Transformative Education as a driver for Social Justice

Transformative Education as a driver for Social Justice

The theme for 2020’s World Day of Social Justice on February 20 is “Closing the Inequalities Gap to Achieve Social Justice”. We are witnessing today a worldwide widening gap of inequality, where two worlds of extreme poverty and extreme wealth have unfortunately been allowed to co-exist with devastating human cost adversely affecting mainly women and girls. Oxfam International’s recent report revealed that the world’s richest 1% have more than as much wealth as 6.9 billion people. Can transformative education address the challenge of inequality and promote social justice?

Transformative education is an educational approach that involves the reconstruction of social reality through meaningful dialogue, while according to the United Nations (UN) definition, Social justice is an underlying principle for peaceful and prosperous coexistence within and among nations. We uphold the principles of social justice when we promote gender equality, or the rights of indigenous peoples and migrants. We advance social justice when we remove barriers that people face because of gender, age, race, ethnicity, religion, culture or disability”.

The strategic intent of Sustainable Development Goals (SDGs) is to achieve a better and more sustainable future which involves amongst many other things ending poverty, and reducing inequality, managing natural resources and ecosystems in an integrated and sustainable way. 

There is consensus that Sustainable Development Goal 4 plays a significant role towards achieving other SDGs. Education is transformative when it helps shape the conditions for both individuals as well as societal flourishing. Transformative education sees the relationships between individuals as important, the understanding of different values and cultures as key to learning, and contributes towards the development of critical, democratic and active global citizens participation in society.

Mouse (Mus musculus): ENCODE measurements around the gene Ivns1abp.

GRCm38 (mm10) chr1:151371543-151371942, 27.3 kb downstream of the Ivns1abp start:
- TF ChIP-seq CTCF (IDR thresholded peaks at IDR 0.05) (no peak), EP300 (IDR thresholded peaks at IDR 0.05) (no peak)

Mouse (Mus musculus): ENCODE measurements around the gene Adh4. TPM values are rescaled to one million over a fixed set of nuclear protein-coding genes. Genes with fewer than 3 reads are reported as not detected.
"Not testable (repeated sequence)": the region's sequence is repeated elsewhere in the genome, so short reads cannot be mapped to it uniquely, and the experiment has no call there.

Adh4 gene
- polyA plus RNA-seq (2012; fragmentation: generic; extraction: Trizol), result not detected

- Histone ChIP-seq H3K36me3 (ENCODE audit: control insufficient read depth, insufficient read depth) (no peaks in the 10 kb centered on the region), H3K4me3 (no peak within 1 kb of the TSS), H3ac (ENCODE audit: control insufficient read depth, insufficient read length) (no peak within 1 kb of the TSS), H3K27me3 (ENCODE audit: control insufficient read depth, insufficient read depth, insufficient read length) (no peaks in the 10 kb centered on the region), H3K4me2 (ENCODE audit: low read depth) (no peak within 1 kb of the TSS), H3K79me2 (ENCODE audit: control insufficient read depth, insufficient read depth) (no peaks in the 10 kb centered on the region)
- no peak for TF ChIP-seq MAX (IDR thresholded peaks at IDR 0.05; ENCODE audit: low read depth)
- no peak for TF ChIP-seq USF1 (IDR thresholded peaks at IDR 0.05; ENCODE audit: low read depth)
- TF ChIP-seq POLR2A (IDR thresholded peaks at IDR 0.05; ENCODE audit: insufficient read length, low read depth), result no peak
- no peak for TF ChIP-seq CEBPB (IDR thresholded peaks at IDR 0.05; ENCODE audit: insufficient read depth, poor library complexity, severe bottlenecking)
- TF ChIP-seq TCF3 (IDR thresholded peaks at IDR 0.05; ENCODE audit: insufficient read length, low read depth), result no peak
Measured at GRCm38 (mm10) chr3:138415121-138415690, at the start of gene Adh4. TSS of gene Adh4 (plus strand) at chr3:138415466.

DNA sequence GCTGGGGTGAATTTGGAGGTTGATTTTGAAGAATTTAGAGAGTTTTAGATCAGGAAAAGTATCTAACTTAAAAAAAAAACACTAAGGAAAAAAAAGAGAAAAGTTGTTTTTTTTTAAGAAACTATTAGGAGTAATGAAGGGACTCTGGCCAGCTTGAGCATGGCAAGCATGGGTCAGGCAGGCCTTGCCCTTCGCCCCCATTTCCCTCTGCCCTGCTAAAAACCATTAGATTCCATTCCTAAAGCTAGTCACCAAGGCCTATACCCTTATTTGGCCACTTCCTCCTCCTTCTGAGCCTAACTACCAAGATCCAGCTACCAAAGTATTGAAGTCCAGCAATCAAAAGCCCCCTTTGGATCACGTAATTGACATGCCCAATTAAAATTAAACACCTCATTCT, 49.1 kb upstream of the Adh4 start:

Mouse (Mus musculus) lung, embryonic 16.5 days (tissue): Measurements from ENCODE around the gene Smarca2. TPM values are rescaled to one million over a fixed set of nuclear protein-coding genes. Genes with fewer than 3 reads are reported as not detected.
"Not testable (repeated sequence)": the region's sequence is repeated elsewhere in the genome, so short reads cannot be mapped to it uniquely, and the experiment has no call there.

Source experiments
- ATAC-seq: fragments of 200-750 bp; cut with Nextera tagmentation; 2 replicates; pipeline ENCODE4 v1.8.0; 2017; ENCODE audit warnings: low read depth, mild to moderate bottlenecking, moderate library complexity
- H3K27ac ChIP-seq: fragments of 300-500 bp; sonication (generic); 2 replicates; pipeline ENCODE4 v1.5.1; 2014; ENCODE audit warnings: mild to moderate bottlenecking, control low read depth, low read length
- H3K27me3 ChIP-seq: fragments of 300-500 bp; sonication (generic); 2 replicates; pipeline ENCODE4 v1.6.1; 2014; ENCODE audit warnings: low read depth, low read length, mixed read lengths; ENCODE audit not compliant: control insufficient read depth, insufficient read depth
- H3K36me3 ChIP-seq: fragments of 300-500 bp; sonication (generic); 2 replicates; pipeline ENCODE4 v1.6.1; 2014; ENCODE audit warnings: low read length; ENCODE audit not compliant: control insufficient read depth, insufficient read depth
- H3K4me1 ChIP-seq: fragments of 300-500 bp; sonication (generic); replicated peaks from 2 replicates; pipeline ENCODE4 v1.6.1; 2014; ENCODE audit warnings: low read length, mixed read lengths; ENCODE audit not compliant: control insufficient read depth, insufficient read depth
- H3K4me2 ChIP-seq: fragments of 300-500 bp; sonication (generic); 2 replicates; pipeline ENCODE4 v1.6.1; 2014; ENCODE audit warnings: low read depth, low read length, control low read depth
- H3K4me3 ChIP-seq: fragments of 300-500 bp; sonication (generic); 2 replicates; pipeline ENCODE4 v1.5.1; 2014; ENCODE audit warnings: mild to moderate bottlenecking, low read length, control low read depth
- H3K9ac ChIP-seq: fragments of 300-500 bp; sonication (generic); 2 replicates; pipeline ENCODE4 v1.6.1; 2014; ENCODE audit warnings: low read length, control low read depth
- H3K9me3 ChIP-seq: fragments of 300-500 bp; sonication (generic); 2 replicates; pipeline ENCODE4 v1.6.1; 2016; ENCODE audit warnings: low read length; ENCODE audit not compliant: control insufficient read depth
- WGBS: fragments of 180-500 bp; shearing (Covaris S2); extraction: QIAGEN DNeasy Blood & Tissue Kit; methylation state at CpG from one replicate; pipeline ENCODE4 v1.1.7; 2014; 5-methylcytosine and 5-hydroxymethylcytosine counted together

Transformative education is  one of the most powerful and proven vehicles for achieving social justice in particular and sustainable development in general. Arguably, there are many social justice issues that are both implicit and emerging outcomes of either, or and or both the absence of transformative education inspired policies and reluctance to implement such policies where they exist. Transformative education challenges the traditional forms of content and approach on education, including some education financing mechanisms. Lack of political will coupled with the hegemonic tendencies of neoliberalism and its attendant education discourse (instrumentalist human-capital formation for servicing the economy) continue to dominate and isolate possible alternative visions of education.

Thus, the very poor and marginalised, women and girls are disadvantaged through not only the imposition of global, top down agendas and ideologies shaping education in the national space, but also through their limited ability to influence the form and content of education and to hold schools and governments accountable. Worryingly, without proper checks and balances education systems tend to reproduce social inequalities. However, addressing social justice through transformative education requires action at all levels. A shift on approach that emphasises on mobilising and organising on the ground and amplifying collective civil society in education voices could assist in turning around the tide. One of GCE’s mandates is to ensure that education is considered a driver of social justice, sustainable development, individual and collective freedom. Central to this, is GCE’s strategic focus on transformative education as an alternative framework for understanding the purposes of education and how education quality can be conceptualised.

For Paulo Freire and Jack Mezirow, transformative education empowers people to think critically and question the social and cultural context in which they are embedded. Through critical thinking and questioning the unstated assumptions that preserve unfair social arrangements, individuals bring social transformation through decolonised knowledge, solidarity and reflective thought leadership, conditions necessary for achieving social justice.

Seen as an enabler for transformation, transformative education challenges unfair social structures and promotes knowledge as a way of expanding individual and collective freedoms, creating equal opportunities for all, empowering communities, promoting appreciation of diversity, igniting active citizenship, building a culture of collective accountability, promoting respect for human rights and gender equality, nurturing skills and  attitudes that contribute to safe and clean environment, including healthy, and positive relationships. Inspired by the SDG4 (target 4.7) on the role of education in promoting sustainable development, global citizenship and the respect and promotion of human rights, transformative education contributes immensely towards achieving social justice.

Through transformative education necessary conditions are created to build a fairer society in which the life and rights of every person are effectively respected, protected and guaranteed. So as we celebrate Social Justice on February 20, we should also encourage policy makers to look at transformative education as a way to achieve it.

By Philani Ndebele, GCE Communications Officer 


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